Behind The Scenes
28Jun/140

Summer hiatus

Out-of-Office

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13Jan/140

You are not alone [an editorial]

[Here's a sneak peek at tomorrow's editorial.]

Today is Jan. 14.

The year is only 2 weeks old.

Yet, sadly, we’ve already reported on the death of two area teens who died by suicide.

We hurt for their families, their friends ... for all who new them. But most of all, we hurt for the young lives, ended far too soon.

We can’t begin to imagine the emotion or mental state behind such a decision.

And we also believe that, given the recent tragedies, this often under-reported element of daily life in any commu­nity — suicide — will be talked about more. By chil­dren and adults, alike. Charlie Biss, director of the Child, Adolescent and Family Unit of the Vermont Department of Mental Health, told the Reformer on Monday that “Suicide is huge public health problem, and there is no one answer on how to prevent it.”

According to Biss, in Vermont there are between six and nine sui­cides every year committed by youth under the age of 18.

That number seems incomprehensible. That many?

Equally as troubling, Biss added: Data shows that about 20 percent of the teenagers surveyed in this state say they have thought about it, or have experienced long periods of profound sadness.

“It’s important for everyone to get information on this,” Biss said. “This is not a youth problem. It is really a life span concern.”

To that end, we’d like to re-publish an editorial we wrote last year, on this topic:

***

Spending most of our days inside a newsroom, there are numerous bits of information that comes across our desks on a daily basis that doesn’t “make” the daily news.

One of those items: suicide.

As a longstanding policy, unless there’s an unusually public aspect to a suicide, we choose not to publish them. Part of that is due to the sensitivity of the family and friends; part is due to respecting the complex nature of what makes a person feel like they have no other option (than to take their own life); and part is to prevent others from possibly following suit.

However, while we don’t typically report on suicides, we do make a point to do stories on suicide prevention, and the various local groups that work very hard to help those in need.

Without getting into specifics, the editorial board has noticed there’s been several suicides in the area this summer, and wanted to take a moment to recognize the seriousness of the issue, and spot­light the help available to those who feel like they have nowhere left to turn.

“Suicide is a serious public health problem that can have lasting harmful effects on individuals, families, and communities,” accord­ing to the Centers for Disease Control and Prevention. “While its causes are complex and determined by multiple factors, the goal of suicide prevention is simple: Reduce factors that increase risk (i.e. risk factors) and increase factors that promote resilience (i.e. pro­tective factors). Ideally, prevention addresses all levels of influence: individual, relationship, community, and societal. Effective preven­tion strategies are needed to promote awareness of suicide and encourage a commitment to social change.”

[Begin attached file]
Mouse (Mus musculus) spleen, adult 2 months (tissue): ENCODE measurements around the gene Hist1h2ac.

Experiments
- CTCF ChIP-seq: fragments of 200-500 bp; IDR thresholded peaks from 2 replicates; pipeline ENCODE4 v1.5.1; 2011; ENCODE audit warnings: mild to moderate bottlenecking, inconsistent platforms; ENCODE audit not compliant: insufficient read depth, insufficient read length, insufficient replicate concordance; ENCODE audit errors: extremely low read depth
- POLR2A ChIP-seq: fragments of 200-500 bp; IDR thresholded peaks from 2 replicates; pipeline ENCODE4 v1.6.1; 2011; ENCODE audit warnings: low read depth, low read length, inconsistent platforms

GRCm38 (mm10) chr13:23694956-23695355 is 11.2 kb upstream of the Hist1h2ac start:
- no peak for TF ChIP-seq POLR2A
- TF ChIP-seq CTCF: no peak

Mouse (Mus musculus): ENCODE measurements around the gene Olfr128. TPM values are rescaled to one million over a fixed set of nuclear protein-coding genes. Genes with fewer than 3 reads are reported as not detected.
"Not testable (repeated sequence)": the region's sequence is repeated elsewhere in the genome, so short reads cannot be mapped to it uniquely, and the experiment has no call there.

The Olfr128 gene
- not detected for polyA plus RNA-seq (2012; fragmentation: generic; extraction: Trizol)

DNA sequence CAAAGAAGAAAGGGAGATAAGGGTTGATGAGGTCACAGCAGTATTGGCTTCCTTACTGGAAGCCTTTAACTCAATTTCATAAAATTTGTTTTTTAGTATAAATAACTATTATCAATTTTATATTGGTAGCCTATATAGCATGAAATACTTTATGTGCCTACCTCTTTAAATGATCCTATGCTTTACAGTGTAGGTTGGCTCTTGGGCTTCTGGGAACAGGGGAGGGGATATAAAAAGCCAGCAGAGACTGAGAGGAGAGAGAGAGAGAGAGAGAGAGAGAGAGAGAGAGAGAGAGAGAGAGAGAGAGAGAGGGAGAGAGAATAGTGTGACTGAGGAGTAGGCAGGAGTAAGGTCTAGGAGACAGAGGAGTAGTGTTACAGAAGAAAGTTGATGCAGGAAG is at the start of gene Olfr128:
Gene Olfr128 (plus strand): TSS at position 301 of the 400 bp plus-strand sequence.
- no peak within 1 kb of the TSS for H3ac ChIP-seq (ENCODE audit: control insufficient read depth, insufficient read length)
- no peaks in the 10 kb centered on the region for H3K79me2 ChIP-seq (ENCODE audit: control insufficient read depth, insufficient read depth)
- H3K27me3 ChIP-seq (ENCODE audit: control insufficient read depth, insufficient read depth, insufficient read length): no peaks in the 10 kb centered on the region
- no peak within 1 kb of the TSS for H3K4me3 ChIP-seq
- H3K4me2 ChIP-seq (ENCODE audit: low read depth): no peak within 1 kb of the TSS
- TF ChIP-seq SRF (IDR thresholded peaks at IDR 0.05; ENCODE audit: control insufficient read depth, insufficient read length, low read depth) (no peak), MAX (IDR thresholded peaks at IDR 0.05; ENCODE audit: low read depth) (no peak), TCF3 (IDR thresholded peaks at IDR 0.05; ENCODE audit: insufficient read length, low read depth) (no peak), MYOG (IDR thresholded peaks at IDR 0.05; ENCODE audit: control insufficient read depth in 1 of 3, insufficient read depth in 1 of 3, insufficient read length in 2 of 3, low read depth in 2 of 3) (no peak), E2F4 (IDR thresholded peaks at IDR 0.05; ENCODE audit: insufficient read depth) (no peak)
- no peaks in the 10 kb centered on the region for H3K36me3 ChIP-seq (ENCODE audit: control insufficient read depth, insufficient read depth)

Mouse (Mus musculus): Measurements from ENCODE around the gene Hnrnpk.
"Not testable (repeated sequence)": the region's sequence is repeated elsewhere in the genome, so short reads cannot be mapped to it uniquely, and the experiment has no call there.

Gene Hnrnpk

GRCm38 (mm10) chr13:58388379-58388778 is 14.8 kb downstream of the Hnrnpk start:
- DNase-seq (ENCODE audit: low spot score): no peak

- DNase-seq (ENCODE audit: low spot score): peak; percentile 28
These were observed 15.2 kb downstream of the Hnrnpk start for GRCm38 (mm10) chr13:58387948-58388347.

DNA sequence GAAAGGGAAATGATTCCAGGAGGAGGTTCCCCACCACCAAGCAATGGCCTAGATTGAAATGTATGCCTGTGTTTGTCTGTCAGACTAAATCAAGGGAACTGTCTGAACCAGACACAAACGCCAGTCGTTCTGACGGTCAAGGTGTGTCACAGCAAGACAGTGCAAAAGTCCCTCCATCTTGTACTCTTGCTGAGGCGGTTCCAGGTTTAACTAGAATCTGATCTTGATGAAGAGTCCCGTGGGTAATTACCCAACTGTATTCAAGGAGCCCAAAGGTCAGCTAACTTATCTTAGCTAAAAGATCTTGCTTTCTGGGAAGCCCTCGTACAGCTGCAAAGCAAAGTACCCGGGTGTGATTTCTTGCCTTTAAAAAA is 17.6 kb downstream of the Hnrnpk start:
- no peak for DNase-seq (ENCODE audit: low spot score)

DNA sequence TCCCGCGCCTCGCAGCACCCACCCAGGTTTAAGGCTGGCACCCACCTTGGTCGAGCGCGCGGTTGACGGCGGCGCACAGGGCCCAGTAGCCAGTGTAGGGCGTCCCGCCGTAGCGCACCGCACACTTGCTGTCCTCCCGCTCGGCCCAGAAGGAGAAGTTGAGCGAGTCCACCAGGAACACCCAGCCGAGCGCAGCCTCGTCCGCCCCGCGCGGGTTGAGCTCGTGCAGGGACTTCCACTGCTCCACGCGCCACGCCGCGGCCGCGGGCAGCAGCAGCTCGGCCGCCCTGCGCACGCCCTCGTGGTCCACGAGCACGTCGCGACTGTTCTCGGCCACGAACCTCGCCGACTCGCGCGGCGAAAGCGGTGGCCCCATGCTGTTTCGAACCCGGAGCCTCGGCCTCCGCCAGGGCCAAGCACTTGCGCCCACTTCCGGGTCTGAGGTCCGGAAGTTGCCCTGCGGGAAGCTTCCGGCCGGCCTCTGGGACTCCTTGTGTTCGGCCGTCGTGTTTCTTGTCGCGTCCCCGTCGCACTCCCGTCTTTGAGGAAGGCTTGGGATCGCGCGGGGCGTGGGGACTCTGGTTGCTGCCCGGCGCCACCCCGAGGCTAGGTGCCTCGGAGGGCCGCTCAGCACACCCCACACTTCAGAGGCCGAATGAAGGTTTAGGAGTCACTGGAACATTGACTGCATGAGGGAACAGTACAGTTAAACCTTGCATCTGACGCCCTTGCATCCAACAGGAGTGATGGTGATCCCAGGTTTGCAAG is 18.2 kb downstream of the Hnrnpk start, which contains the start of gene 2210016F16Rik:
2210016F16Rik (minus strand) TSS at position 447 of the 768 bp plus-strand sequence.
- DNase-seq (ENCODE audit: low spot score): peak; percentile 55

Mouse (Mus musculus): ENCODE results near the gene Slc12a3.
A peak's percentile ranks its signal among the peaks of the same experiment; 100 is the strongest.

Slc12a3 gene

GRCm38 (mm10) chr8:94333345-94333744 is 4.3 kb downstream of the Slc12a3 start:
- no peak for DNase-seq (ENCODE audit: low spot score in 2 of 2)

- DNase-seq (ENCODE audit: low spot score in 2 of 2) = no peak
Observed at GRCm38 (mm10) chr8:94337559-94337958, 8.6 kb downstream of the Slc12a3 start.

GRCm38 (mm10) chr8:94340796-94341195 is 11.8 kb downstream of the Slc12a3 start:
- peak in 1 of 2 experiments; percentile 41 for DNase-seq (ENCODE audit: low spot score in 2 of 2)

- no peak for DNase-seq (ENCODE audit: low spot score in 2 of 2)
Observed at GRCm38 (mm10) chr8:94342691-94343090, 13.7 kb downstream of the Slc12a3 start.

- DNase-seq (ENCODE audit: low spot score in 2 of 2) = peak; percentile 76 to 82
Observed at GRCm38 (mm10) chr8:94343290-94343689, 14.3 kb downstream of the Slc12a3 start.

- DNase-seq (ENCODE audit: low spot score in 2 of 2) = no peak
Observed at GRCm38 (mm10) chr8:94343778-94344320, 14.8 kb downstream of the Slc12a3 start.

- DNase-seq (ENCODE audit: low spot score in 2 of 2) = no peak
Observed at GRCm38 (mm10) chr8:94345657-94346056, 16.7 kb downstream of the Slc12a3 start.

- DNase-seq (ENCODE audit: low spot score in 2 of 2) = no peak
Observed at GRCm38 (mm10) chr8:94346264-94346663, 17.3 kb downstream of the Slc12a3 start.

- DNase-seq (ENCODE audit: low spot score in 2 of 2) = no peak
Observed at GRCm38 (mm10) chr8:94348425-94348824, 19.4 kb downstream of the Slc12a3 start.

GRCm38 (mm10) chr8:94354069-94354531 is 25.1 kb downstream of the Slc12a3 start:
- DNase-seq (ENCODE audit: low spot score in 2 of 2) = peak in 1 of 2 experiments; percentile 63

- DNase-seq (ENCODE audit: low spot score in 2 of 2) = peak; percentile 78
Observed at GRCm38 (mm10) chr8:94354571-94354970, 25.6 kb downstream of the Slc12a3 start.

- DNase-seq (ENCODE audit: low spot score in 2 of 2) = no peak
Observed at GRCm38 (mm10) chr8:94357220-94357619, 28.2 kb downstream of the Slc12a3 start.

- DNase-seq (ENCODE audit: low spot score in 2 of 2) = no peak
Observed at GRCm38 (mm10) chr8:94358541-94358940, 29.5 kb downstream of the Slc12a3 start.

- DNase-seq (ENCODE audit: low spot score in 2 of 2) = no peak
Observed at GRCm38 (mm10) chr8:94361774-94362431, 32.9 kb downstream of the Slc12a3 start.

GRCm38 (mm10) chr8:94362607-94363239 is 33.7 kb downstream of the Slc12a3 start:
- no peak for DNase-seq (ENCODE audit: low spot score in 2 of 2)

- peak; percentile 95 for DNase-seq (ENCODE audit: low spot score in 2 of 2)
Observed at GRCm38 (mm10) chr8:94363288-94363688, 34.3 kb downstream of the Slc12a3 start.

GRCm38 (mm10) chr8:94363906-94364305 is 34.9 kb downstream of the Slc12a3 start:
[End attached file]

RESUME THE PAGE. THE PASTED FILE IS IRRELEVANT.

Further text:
The Vermont Department of Health calls suicide “a serious public health problem that devastates individuals, families and communi­ties,” while pointing out it is one of the leading causes of death among Americans.

“Completed suicides are only part of the problem,” the Vermont Department of Health reports. “More people are hospitalized or treated and released as a result of suicide attempts than are fatally injured. ... While suicide is often viewed as a response to a single stressful event, it is a far more complicated issue.”

There are many warning signs to consider if you are concerned someone you love may be at risk. They include: always talking or thinking about death; clinical depression; having a “death wish”; los­ing interest in things one used to care about; making comments about being hopeless, helpless, or worthless; or even talking about suicide.

There are resources available, just by picking up the phone. You can reach the National Suicide Prevention Lifeline by calling 800-273-TALK. Here in Vermont, people can get information and refer­rals by calling 2-1-1. There’s also a National Suicide Hotline at 800­SUICIDE. Or, for teens: 800-852-8336.

Here in Windham County Health Care and Rehabilitation Services provides 24 hour emergency support to anyone with thoughts of sui­cide, as well to family members and friends who are communicating with someone with such thoughts.

Anyone in immediate crisis should call 911, and HCRS can be reached at 800-622-4235.

Please, before doing anything rash, reach out to one of these servic­es. There are people waiting to help you.

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2Jan/140

Budget for Jan. 3, 2014 edition

*What's a budget? Click the image for a definition.*

*What's a budget?
Click the image for a definition.*

Here's what the newsroom staff is working on for the Jan. 3, 2014 edition of the Reformer. Please note: Just because it appears on this budget, doesn't mean it will run in tomorrow's newspaper — some stories will be held to get complete information; some stories may be dropped completely. Stories might be held for space, or other timing considerations. Also, breaking stories may not appear on this budget.

If you have any information that could be useful to any of these stories, we'd love to hear from you (call 802-254-2311 ext. 7 or e-mail news@reformer.com).

29Dec/130

Budget for Dec. 30, 2013 edition

*What's a budget? Click the image for a definition.*

*What's a budget?
Click the image for a definition.*

Here's what the newsroom staff is working on for the Dec. 30, 2013 edition of the Reformer. Please note: Just because it appears on this budget, doesn't mean it will run in tomorrow's newspaper — some stories will be held to get complete information; some stories may be dropped completely. Stories might be held for space, or other timing considerations. Also, breaking stories may not appear on this budget.

If you have any information that could be useful to any of these stories, we'd love to hear from you (call 802-254-2311 ext. 7 or e-mail news@reformer.com).